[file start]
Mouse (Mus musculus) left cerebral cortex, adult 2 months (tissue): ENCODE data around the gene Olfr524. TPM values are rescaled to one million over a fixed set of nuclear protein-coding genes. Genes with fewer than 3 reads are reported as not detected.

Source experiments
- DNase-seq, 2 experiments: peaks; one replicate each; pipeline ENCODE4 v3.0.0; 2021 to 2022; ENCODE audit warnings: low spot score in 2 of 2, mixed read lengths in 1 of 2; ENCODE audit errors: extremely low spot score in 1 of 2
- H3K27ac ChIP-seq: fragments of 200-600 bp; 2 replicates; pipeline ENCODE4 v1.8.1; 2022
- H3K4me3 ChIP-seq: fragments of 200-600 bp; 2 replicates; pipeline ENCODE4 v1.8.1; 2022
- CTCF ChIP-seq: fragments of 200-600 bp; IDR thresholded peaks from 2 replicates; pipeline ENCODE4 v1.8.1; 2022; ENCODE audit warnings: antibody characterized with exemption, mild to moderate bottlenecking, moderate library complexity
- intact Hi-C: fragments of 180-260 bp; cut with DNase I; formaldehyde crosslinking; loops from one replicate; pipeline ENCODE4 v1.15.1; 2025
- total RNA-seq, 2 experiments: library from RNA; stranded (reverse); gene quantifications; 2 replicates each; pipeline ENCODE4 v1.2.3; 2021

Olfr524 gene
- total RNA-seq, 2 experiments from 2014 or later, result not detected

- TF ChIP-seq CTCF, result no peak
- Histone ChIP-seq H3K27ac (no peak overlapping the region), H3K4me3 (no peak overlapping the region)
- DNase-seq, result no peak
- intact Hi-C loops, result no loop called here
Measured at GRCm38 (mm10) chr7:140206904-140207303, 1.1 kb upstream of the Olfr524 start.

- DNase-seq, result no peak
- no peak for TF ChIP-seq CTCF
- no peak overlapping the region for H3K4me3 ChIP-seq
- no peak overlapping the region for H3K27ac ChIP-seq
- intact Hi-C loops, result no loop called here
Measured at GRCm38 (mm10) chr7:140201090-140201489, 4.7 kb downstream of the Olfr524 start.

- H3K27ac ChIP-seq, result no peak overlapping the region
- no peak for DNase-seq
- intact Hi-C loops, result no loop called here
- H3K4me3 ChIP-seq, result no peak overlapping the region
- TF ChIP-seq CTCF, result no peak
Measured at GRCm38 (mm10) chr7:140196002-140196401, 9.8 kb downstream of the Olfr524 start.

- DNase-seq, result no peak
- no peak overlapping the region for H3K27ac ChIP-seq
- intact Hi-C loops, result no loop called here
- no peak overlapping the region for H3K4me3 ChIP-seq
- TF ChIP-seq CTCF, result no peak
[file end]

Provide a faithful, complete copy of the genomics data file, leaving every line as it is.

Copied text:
Mouse (Mus musculus) left cerebral cortex, adult 2 months (tissue): ENCODE data around the gene Olfr524. TPM values are rescaled to one million over a fixed set of nuclear protein-coding genes. Genes with fewer than 3 reads are reported as not detected.

Source experiments
- DNase-seq, 2 experiments: peaks; one replicate each; pipeline ENCODE4 v3.0.0; 2021 to 2022; ENCODE audit warnings: low spot score in 2 of 2, mixed read lengths in 1 of 2; ENCODE audit errors: extremely low spot score in 1 of 2
- H3K27ac ChIP-seq: fragments of 200-600 bp; 2 replicates; pipeline ENCODE4 v1.8.1; 2022
- H3K4me3 ChIP-seq: fragments of 200-600 bp; 2 replicates; pipeline ENCODE4 v1.8.1; 2022
- CTCF ChIP-seq: fragments of 200-600 bp; IDR thresholded peaks from 2 replicates; pipeline ENCODE4 v1.8.1; 2022; ENCODE audit warnings: antibody characterized with exemption, mild to moderate bottlenecking, moderate library complexity
- intact Hi-C: fragments of 180-260 bp; cut with DNase I; formaldehyde crosslinking; loops from one replicate; pipeline ENCODE4 v1.15.1; 2025
- total RNA-seq, 2 experiments: library from RNA; stranded (reverse); gene quantifications; 2 replicates each; pipeline ENCODE4 v1.2.3; 2021

Olfr524 gene
- total RNA-seq, 2 experiments from 2014 or later, result not detected

- TF ChIP-seq CTCF, result no peak
- Histone ChIP-seq H3K27ac (no peak overlapping the region), H3K4me3 (no peak overlapping the region)
- DNase-seq, result no peak
- intact Hi-C loops, result no loop called here
Measured at GRCm38 (mm10) chr7:140206904-140207303, 1.1 kb upstream of the Olfr524 start.

- DNase-seq, result no peak
- no peak for TF ChIP-seq CTCF
- no peak overlapping the region for H3K4me3 ChIP-seq
- no peak overlapping the region for H3K27ac ChIP-seq
- intact Hi-C loops, result no loop called here
Measured at GRCm38 (mm10) chr7:140201090-140201489, 4.7 kb downstream of the Olfr524 start.

- H3K27ac ChIP-seq, result no peak overlapping the region
- no peak for DNase-seq
- intact Hi-C loops, result no loop called here
- H3K4me3 ChIP-seq, result no peak overlapping the region
- TF ChIP-seq CTCF, result no peak
Measured at GRCm38 (mm10) chr7:140196002-140196401, 9.8 kb downstream of the Olfr524 start.

- DNase-seq, result no peak
- no peak overlapping the region for H3K27ac ChIP-seq
- intact Hi-C loops, result no loop called here
- no peak overlapping the region for H3K4me3 ChIP-seq
- TF ChIP-seq CTCF, result no peak